One in Six Adults in California Immigrant Families Reported Avoiding Public Benefits in 2019

Publication date: 
May 2020


California has moved proactively to support immigrant families in response to restrictive federal immigration and safety net policies, but policies like the new “public charge” rule still pose risks, especially in the context of the COVID-19 pandemic. The new rule significantly expands the criteria for determining whether applicants for permanent residency, or green cards, may be denied based on past or potential use of government benefit programs.

This brief draws on unique data from California participants in the Well-Being and Basic Needs Survey (WBNS), a nationally representative, internet-based survey conducted in December 2019. We complemented survey findings with follow-up interviews with 17 adults in California immigrant families who reported experiencing chilling effects in the WBNS. We find the following:

  • Chilling effects for adults in California immigrant families increased between 2018 and 2019.
    • Of all adults in California immigrant families, 17.7 percent reported that they or a family member did not participate in a noncash government benefit program, such as Medi-Cal (California’s Medicaid program), CalFresh (California’s Supplemental Nutrition Assistance Program), or a housing program, in 2019 for fear of risking future green card status, up from 12.2 percent in 2018.
    • Follow-up interviews described how these decisions to stop or avoid program participation were based on limited information and abundant caution.
  • Awareness of and confidence in understanding of the public charge rule were widespread, but many adults in California immigrant families did not understand key aspects of the rule.
    • Two-thirds of adults in California immigrant families (65.3 percent) were aware of the public charge rule and 69.9 percent were confident in their understanding of the rule. Yet, only 22.5 percent knew it does not apply to citizenship applications, and only 18.2 percent knew children’s enrollment in Medi-Cal will not be considered in their parents’ public charge determinations.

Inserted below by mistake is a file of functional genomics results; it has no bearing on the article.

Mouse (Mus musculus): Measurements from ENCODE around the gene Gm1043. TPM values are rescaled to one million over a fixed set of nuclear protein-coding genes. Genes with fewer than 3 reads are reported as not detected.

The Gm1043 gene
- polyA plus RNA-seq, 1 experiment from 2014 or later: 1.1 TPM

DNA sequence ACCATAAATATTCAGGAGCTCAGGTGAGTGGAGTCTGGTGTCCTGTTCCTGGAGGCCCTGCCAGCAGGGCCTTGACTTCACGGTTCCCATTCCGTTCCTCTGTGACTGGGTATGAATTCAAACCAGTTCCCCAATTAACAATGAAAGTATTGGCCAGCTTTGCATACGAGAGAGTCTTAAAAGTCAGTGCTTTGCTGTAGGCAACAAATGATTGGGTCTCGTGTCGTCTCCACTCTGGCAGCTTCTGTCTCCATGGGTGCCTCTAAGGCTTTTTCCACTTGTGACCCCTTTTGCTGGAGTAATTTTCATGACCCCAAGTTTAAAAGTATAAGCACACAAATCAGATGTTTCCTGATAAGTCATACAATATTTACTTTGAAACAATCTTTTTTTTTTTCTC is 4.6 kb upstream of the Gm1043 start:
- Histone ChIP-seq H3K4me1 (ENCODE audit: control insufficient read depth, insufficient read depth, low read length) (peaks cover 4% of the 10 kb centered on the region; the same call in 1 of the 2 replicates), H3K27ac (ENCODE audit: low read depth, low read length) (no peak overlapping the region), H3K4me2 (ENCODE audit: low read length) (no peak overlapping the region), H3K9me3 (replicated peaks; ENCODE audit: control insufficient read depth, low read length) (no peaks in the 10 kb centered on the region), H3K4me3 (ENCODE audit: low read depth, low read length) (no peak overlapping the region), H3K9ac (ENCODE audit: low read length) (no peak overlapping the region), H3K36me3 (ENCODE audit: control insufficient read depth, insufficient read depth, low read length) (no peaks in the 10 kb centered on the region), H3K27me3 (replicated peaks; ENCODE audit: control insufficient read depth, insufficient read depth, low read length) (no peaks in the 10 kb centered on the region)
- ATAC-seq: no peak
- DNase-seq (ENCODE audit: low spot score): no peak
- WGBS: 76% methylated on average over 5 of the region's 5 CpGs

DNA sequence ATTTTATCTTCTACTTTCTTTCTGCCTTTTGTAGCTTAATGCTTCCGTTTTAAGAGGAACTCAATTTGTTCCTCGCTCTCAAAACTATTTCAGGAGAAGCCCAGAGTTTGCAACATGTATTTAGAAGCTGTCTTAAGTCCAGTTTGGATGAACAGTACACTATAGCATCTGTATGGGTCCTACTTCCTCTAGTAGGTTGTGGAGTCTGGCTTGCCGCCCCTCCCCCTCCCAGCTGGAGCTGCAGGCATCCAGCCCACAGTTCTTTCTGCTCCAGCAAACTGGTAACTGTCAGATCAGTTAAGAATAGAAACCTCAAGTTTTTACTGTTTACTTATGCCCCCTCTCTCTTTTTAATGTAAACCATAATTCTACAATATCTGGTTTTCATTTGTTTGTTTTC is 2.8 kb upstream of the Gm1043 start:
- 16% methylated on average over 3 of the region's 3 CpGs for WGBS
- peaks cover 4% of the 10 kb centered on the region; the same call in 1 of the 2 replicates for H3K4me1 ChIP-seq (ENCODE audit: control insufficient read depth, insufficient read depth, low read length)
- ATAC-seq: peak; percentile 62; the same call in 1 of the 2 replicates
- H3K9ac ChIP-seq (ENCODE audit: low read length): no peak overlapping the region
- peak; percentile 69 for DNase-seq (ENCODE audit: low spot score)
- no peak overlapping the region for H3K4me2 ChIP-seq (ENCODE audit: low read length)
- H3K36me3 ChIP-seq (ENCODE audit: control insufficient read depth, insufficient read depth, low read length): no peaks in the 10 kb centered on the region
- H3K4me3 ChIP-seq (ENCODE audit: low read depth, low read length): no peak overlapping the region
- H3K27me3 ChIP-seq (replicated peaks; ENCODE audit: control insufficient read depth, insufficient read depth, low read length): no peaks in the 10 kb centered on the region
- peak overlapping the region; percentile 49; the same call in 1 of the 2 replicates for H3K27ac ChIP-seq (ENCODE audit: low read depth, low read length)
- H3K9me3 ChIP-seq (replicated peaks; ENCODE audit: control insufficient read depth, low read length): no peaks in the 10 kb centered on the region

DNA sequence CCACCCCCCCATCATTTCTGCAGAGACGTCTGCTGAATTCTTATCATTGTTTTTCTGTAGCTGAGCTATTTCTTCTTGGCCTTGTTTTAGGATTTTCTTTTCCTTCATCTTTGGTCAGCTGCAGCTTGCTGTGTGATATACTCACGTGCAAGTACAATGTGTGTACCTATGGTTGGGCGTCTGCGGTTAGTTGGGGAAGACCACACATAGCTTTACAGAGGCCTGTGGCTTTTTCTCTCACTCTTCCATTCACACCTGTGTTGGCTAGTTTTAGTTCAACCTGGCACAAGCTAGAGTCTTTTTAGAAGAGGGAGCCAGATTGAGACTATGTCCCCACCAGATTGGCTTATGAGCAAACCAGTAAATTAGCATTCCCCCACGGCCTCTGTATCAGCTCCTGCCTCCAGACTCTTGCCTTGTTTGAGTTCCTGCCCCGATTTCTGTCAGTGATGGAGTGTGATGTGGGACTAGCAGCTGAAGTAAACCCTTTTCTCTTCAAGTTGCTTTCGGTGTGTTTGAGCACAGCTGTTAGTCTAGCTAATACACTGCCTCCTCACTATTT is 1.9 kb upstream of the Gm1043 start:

• Follow-up interviews also illustrated confusion and misunderstanding about the rule, including about who it applies to and when it takes effect.
  • Adults in California immigrant families were most likely to trust government agencies and legal professionals for information about how using public benefits would affect their or their family member’s immigration status, but very small shares reported getting information on the public charge rule from these sources.
    • Legal professionals were the most trusted source (67.9 percent), followed by US Citizenship and Immigration Services (63.3 percent), state government agencies (55.4 percent), and local government agencies (50.4 percent), but most adults in California immigrant families reported getting information on the rule from the media or personal networks, which they trust less.
    • Follow-up interviews confirmed a desire for official information from government sources, highlighted barriers to accessing legal assistance, and confirmed a reliance on personal networks and media for information on the rule, as well as mistrust of the media.
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